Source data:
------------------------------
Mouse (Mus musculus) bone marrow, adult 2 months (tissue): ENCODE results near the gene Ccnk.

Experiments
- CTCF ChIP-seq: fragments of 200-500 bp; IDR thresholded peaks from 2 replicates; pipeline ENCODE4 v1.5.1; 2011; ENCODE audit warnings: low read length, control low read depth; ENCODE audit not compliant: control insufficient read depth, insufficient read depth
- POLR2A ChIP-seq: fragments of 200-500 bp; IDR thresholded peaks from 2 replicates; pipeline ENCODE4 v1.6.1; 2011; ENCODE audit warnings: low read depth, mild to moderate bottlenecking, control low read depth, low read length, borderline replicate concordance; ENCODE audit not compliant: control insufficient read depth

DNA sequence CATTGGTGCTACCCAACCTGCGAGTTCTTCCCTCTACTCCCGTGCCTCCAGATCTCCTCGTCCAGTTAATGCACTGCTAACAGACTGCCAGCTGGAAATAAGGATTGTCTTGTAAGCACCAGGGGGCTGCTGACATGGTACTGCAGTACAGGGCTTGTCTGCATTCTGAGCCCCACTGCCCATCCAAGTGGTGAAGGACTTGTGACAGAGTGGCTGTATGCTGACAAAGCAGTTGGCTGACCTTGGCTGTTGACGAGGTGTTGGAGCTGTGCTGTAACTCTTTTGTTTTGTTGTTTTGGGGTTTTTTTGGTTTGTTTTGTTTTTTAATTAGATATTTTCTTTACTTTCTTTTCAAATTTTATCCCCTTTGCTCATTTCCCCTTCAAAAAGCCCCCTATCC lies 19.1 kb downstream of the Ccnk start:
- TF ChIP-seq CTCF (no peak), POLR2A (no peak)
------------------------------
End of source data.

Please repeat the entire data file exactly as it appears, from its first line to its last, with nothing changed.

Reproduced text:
Mouse (Mus musculus) bone marrow, adult 2 months (tissue): ENCODE results near the gene Ccnk.

Experiments
- CTCF ChIP-seq: fragments of 200-500 bp; IDR thresholded peaks from 2 replicates; pipeline ENCODE4 v1.5.1; 2011; ENCODE audit warnings: low read length, control low read depth; ENCODE audit not compliant: control insufficient read depth, insufficient read depth
- POLR2A ChIP-seq: fragments of 200-500 bp; IDR thresholded peaks from 2 replicates; pipeline ENCODE4 v1.6.1; 2011; ENCODE audit warnings: low read depth, mild to moderate bottlenecking, control low read depth, low read length, borderline replicate concordance; ENCODE audit not compliant: control insufficient read depth

DNA sequence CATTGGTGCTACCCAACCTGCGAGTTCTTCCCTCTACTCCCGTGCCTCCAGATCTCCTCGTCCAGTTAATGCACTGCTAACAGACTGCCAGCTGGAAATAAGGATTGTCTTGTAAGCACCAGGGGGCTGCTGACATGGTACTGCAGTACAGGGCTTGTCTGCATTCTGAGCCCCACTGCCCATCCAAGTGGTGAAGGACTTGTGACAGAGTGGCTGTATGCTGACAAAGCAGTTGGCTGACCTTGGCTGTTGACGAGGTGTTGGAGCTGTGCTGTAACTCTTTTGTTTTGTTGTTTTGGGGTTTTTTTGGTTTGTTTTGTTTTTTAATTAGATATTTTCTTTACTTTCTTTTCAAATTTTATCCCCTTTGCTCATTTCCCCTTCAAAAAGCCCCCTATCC lies 19.1 kb downstream of the Ccnk start:
- TF ChIP-seq CTCF (no peak), POLR2A (no peak)